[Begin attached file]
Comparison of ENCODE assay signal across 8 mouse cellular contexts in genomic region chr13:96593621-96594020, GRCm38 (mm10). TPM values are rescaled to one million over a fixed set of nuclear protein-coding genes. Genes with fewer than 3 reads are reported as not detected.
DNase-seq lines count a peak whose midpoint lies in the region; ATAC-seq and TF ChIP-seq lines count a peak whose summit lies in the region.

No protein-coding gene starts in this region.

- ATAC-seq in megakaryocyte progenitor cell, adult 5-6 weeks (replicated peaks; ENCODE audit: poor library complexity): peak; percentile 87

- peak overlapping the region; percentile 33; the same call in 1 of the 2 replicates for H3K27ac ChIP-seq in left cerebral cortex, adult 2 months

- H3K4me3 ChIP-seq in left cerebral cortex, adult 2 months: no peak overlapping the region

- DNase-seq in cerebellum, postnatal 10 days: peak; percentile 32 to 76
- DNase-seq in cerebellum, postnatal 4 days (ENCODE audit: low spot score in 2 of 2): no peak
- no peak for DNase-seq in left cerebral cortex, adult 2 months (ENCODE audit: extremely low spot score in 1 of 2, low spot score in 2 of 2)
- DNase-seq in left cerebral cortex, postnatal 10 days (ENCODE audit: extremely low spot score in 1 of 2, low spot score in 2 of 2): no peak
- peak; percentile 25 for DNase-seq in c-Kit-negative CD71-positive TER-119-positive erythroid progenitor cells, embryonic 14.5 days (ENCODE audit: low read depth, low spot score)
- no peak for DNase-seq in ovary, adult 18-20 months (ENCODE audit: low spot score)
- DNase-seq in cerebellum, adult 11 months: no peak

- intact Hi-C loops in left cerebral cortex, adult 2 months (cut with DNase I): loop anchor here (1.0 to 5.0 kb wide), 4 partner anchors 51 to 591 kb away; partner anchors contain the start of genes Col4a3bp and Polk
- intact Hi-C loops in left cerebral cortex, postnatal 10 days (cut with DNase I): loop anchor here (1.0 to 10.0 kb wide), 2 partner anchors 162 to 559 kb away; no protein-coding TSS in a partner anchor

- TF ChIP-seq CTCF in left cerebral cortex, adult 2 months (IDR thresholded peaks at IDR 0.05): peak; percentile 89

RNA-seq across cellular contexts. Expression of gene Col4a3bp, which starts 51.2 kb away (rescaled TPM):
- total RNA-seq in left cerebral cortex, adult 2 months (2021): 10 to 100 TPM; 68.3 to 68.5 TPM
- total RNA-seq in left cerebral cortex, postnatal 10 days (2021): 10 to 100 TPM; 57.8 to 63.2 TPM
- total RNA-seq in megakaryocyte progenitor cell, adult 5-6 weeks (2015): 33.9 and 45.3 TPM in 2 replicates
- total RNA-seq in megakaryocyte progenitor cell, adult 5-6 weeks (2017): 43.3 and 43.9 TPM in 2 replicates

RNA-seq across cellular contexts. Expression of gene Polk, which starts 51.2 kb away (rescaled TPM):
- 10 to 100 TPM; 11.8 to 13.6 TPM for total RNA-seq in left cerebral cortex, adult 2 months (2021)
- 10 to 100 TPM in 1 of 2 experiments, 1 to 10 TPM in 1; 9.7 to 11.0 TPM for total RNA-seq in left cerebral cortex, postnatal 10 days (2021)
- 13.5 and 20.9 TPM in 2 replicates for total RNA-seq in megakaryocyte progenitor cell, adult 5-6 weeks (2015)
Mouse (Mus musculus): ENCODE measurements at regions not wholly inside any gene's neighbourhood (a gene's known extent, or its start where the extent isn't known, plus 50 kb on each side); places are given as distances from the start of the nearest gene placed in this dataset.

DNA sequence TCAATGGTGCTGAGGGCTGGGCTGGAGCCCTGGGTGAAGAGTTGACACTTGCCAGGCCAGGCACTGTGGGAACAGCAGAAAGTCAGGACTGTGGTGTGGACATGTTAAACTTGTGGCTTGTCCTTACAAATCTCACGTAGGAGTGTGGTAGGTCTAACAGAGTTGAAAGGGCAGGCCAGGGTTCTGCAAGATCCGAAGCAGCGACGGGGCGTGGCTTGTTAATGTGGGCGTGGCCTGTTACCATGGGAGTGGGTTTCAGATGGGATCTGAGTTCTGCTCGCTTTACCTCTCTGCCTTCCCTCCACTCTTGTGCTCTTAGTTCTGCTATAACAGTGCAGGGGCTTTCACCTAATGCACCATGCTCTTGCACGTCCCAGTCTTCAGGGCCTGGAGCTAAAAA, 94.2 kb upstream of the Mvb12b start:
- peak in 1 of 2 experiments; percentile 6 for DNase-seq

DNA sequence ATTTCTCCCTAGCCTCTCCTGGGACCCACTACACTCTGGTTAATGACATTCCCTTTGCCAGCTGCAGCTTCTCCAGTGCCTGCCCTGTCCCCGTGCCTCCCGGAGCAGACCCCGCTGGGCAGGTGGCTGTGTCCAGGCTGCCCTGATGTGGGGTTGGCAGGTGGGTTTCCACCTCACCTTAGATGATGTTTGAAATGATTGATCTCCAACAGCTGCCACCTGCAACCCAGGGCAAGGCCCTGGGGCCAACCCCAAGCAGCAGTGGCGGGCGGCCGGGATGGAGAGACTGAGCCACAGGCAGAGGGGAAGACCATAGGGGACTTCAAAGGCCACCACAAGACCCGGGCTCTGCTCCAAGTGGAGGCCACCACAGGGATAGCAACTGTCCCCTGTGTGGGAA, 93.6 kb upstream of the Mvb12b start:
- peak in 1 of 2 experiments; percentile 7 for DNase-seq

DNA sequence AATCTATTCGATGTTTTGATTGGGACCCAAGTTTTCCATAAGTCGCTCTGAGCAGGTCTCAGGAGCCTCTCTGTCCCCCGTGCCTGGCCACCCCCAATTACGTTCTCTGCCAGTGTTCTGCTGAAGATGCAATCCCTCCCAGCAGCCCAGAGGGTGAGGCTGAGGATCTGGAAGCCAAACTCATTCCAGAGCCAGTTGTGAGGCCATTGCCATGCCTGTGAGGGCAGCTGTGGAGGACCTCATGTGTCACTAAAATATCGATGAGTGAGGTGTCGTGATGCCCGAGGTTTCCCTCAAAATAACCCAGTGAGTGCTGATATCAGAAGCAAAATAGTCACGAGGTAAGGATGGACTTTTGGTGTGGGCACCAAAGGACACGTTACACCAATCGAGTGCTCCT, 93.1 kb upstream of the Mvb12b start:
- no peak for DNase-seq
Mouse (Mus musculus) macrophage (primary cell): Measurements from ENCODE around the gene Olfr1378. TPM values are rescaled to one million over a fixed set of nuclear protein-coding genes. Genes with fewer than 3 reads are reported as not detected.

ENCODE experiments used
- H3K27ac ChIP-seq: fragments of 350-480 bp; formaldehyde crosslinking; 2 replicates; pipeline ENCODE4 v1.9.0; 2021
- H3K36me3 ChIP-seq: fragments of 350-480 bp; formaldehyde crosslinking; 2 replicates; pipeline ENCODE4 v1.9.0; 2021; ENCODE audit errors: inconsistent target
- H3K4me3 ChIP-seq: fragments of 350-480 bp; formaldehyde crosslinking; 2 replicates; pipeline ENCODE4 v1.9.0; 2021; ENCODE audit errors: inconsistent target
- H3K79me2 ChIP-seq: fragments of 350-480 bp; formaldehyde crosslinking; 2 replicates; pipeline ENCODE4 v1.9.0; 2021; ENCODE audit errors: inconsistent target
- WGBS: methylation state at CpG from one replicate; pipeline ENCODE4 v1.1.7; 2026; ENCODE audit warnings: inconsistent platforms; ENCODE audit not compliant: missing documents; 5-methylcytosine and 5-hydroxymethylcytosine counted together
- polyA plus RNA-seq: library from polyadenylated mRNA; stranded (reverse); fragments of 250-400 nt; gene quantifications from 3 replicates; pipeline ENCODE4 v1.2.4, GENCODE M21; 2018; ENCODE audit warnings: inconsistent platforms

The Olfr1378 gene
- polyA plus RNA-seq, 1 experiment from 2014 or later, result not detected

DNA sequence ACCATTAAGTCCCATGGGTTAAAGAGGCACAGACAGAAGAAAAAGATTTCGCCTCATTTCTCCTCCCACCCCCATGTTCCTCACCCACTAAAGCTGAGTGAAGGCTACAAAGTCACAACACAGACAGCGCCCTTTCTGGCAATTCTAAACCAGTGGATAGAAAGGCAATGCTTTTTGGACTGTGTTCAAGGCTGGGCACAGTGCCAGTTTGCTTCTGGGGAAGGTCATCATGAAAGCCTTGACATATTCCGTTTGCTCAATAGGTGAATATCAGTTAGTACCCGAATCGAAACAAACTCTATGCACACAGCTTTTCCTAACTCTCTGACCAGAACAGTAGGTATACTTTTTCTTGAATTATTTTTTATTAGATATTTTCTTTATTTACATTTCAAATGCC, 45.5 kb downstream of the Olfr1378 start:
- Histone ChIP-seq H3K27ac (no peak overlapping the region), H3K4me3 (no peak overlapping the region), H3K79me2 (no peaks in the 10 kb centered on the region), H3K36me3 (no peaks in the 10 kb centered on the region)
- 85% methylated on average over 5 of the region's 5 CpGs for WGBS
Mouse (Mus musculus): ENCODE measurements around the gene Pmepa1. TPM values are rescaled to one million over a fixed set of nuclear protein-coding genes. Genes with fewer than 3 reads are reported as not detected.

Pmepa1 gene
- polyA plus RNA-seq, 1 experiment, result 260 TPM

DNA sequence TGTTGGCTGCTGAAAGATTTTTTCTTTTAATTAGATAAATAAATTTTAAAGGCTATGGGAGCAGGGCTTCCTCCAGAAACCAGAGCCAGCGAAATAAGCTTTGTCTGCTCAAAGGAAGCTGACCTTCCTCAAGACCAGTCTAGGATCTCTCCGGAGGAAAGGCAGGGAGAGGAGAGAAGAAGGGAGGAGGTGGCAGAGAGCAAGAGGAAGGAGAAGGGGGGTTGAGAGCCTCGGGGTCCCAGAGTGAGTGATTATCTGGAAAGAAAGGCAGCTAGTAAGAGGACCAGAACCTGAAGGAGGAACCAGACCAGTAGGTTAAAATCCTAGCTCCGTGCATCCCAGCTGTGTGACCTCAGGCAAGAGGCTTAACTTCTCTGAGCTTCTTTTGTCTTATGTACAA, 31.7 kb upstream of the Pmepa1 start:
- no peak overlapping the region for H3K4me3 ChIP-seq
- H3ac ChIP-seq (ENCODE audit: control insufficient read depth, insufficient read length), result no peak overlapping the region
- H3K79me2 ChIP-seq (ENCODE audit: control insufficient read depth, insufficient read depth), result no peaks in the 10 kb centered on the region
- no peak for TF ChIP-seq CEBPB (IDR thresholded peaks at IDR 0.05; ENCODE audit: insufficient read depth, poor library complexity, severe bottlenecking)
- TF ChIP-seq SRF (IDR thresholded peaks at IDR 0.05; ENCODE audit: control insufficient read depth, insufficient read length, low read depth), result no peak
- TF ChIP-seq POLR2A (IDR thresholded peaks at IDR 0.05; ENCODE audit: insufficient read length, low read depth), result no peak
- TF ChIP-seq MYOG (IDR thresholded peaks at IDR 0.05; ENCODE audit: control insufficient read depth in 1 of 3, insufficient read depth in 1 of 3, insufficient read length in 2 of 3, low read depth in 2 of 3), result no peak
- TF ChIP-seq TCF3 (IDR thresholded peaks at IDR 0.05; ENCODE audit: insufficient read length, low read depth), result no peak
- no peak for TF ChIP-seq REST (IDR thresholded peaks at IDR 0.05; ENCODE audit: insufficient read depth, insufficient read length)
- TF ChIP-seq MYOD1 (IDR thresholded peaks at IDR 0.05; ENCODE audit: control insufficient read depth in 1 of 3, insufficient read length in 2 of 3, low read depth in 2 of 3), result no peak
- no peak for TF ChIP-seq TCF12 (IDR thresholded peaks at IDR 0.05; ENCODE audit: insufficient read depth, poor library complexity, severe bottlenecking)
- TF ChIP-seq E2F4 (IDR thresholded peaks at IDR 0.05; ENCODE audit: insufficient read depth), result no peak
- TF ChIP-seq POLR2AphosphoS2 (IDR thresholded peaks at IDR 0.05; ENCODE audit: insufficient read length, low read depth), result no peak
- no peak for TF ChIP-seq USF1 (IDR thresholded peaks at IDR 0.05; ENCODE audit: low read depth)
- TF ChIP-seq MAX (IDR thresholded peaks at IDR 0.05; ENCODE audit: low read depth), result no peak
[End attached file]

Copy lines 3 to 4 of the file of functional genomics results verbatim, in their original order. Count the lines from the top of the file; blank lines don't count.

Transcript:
No protein-coding gene starts in this region.

- ATAC-seq in megakaryocyte progenitor cell, adult 5-6 weeks (replicated peaks; ENCODE audit: poor library complexity): peak; percentile 87